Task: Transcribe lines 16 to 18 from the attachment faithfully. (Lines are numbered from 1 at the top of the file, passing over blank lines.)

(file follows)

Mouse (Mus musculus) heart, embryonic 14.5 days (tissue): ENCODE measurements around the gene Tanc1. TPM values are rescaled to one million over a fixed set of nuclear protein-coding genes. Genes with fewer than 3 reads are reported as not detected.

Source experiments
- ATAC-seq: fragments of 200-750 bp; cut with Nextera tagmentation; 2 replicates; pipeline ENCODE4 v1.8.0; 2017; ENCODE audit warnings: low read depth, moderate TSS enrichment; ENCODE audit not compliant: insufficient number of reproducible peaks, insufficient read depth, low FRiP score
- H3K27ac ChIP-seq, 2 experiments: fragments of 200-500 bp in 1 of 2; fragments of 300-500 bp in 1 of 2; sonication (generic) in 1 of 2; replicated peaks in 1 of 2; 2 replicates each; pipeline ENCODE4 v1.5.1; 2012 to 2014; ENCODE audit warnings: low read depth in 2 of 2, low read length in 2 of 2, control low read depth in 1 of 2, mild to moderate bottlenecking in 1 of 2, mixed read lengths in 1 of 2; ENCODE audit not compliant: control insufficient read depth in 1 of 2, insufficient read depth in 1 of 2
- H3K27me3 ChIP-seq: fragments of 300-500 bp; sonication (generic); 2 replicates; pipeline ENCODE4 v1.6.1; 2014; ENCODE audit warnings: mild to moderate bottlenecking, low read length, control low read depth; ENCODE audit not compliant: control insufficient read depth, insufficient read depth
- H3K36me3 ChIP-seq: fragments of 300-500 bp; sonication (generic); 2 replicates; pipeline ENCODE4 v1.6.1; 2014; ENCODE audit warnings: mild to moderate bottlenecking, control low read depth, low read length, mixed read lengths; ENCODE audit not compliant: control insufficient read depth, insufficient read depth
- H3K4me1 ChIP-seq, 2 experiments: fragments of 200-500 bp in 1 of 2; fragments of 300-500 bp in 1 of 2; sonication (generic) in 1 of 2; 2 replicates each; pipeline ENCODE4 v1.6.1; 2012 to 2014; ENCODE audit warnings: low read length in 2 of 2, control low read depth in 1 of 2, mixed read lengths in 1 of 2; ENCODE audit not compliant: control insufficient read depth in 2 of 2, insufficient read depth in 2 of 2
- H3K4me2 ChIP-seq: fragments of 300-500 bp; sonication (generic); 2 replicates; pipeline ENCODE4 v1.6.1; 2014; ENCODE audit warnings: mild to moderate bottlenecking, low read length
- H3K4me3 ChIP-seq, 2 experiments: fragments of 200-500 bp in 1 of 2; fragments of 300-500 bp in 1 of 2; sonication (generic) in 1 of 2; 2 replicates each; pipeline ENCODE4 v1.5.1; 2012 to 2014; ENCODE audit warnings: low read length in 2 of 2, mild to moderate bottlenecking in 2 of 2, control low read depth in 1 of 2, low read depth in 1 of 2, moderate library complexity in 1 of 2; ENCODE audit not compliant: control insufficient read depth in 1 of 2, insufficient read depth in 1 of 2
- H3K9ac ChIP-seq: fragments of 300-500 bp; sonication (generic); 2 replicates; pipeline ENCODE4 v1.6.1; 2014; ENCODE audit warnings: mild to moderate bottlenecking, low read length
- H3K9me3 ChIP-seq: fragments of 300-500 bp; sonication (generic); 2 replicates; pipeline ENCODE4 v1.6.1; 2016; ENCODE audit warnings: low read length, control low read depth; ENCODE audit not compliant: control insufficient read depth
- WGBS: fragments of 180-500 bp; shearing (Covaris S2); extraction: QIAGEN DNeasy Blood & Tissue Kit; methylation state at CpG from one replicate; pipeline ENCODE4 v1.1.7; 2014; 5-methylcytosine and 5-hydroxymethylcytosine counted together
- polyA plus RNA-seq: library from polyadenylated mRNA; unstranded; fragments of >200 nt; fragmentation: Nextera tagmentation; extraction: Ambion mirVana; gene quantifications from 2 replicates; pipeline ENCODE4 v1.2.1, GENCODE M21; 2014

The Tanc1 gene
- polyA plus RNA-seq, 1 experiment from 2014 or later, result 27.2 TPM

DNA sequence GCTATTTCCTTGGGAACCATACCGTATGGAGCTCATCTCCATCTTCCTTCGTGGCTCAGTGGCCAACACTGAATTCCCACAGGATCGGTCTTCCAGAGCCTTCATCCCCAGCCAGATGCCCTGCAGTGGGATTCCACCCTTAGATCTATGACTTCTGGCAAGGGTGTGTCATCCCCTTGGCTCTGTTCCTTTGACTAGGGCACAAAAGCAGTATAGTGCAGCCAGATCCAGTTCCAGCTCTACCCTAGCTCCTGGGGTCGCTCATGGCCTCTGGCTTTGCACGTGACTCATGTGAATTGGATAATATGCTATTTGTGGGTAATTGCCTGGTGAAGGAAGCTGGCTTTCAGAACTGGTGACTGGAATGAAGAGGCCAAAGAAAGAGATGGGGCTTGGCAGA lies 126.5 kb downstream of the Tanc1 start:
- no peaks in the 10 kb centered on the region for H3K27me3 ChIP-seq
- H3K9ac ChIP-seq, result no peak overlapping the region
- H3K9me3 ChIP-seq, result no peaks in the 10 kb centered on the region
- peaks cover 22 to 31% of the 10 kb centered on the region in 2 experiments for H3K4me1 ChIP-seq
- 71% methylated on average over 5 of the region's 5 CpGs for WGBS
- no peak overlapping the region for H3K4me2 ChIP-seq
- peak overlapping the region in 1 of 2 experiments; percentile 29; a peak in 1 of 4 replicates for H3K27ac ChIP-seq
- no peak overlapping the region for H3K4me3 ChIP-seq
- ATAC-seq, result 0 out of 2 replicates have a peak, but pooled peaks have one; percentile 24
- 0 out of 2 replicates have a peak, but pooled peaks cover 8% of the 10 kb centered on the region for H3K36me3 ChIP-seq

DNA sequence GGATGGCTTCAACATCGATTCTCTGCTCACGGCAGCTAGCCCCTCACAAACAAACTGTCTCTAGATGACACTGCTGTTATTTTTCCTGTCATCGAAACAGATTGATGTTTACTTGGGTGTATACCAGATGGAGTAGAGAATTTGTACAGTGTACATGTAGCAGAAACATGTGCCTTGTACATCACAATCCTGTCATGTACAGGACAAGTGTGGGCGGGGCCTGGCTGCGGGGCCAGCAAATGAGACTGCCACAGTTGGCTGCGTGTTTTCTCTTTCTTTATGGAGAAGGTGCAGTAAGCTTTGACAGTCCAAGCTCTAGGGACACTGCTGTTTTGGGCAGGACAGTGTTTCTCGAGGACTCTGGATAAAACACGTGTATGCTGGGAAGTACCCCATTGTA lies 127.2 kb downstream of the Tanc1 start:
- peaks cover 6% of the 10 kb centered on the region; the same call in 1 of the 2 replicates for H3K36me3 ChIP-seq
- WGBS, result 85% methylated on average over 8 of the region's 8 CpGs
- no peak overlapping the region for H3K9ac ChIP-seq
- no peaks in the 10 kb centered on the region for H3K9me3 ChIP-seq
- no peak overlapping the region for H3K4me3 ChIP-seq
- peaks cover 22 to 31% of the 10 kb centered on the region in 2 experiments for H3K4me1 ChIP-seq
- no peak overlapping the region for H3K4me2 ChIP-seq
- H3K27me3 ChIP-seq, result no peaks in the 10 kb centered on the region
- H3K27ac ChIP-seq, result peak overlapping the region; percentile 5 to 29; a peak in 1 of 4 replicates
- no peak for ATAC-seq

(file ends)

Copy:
DNA sequence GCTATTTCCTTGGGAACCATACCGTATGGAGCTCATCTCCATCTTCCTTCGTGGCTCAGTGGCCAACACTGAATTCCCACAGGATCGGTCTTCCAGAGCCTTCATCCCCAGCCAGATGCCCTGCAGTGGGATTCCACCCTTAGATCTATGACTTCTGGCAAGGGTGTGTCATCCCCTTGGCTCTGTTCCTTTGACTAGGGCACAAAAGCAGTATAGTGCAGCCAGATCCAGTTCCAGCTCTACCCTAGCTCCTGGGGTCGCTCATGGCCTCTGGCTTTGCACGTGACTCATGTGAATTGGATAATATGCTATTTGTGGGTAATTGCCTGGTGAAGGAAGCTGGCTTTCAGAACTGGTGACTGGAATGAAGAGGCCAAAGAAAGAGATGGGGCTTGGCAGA lies 126.5 kb downstream of the Tanc1 start:
- no peaks in the 10 kb centered on the region for H3K27me3 ChIP-seq
- H3K9ac ChIP-seq, result no peak overlapping the region